Scientists create non-toxic activated carbon from tea and banana waste

Photo by Mareefe from Pexels

Eating bananas and drinking tea are both healthy and enjoyable. But afterwards, they can leave waste in the form of banana peels and used tea leaves. Even the process of making tea generates a lot of waste such as tea dust. 

Luckily, a team of Indian scientists found a way to convert waste from tea and bananas into something useful. 

The structure of tea is ideal to convert into high-quality activated carbon. But this involves the use of strong acids and bases, making it toxic. The scientists then added bananas into the mix.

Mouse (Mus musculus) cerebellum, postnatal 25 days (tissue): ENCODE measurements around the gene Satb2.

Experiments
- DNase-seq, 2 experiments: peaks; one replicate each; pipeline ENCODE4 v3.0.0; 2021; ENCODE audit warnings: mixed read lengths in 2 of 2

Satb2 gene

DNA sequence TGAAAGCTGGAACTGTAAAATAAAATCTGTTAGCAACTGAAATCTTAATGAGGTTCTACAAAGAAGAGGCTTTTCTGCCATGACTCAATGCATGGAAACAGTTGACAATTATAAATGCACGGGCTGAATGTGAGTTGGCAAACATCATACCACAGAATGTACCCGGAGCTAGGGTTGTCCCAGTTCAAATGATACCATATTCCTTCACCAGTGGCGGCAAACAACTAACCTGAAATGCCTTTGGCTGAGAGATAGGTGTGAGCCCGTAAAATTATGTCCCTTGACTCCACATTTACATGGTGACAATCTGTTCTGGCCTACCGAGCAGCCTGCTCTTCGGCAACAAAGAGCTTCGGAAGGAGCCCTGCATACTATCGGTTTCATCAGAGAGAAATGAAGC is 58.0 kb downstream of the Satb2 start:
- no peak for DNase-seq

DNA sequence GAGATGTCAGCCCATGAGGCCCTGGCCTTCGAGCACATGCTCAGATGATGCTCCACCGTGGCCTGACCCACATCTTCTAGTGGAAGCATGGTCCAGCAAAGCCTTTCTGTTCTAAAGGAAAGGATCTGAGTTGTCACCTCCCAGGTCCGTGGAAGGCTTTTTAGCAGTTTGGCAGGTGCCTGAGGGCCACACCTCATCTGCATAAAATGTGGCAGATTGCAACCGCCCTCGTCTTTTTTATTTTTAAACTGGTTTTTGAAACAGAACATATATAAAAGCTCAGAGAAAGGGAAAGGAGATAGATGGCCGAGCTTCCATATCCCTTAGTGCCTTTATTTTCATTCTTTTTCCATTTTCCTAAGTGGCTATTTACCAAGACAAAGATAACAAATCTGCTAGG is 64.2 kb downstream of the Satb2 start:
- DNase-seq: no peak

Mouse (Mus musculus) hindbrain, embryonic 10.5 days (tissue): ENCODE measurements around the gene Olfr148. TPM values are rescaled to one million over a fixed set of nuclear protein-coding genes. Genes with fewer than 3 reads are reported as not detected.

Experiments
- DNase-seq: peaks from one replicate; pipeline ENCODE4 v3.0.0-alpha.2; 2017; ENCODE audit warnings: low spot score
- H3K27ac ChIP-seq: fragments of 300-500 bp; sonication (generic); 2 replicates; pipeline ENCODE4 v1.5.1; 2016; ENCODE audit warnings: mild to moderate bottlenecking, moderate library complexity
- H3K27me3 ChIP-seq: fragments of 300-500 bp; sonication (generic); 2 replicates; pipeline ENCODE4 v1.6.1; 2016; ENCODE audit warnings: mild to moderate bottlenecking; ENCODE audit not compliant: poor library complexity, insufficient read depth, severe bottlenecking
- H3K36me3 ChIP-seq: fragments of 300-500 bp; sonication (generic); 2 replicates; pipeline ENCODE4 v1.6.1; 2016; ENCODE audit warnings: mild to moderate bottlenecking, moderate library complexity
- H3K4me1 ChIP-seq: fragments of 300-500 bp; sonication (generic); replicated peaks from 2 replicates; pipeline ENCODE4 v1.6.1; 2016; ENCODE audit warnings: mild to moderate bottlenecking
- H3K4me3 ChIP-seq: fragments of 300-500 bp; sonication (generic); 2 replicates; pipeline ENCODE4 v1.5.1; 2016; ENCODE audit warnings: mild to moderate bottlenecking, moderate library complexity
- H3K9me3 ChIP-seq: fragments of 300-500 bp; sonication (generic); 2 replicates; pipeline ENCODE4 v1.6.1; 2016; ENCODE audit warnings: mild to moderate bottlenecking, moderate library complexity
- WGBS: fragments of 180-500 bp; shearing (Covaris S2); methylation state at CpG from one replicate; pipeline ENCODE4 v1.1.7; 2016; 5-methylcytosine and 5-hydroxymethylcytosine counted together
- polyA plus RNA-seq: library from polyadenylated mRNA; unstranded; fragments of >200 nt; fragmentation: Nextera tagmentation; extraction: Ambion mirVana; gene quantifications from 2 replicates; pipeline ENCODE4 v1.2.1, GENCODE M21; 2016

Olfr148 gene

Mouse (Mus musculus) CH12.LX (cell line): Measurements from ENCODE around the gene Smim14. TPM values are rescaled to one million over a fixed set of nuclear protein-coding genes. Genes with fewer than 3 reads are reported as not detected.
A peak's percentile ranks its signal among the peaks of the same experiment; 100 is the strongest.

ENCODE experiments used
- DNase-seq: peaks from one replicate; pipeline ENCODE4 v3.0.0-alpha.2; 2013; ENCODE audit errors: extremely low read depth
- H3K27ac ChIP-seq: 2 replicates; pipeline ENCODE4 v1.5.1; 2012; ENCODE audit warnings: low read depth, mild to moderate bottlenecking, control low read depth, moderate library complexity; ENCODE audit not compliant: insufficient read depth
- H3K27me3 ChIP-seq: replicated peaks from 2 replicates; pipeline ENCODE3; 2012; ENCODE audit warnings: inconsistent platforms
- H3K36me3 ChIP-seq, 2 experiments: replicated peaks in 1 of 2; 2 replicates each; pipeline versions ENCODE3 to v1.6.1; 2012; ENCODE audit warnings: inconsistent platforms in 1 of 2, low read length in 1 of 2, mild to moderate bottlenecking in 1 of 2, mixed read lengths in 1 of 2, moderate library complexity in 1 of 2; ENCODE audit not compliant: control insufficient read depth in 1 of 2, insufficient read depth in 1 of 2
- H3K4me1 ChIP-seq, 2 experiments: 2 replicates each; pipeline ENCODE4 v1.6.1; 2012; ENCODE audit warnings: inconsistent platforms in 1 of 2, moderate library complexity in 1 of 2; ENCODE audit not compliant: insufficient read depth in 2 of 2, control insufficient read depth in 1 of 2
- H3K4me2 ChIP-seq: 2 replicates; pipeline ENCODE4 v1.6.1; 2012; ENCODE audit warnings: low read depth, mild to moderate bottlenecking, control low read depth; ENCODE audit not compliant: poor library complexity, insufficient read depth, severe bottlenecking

Oxygenated potassium compounds in banana extracts help activate the carbon prepared from tea waste. The result is a non-toxic form of activated carbon that is also cheaper to produce. 

Activated carbon is used in many applications such as industrial pollution control, water purification, food and beverage processing, odor removal, and more. 

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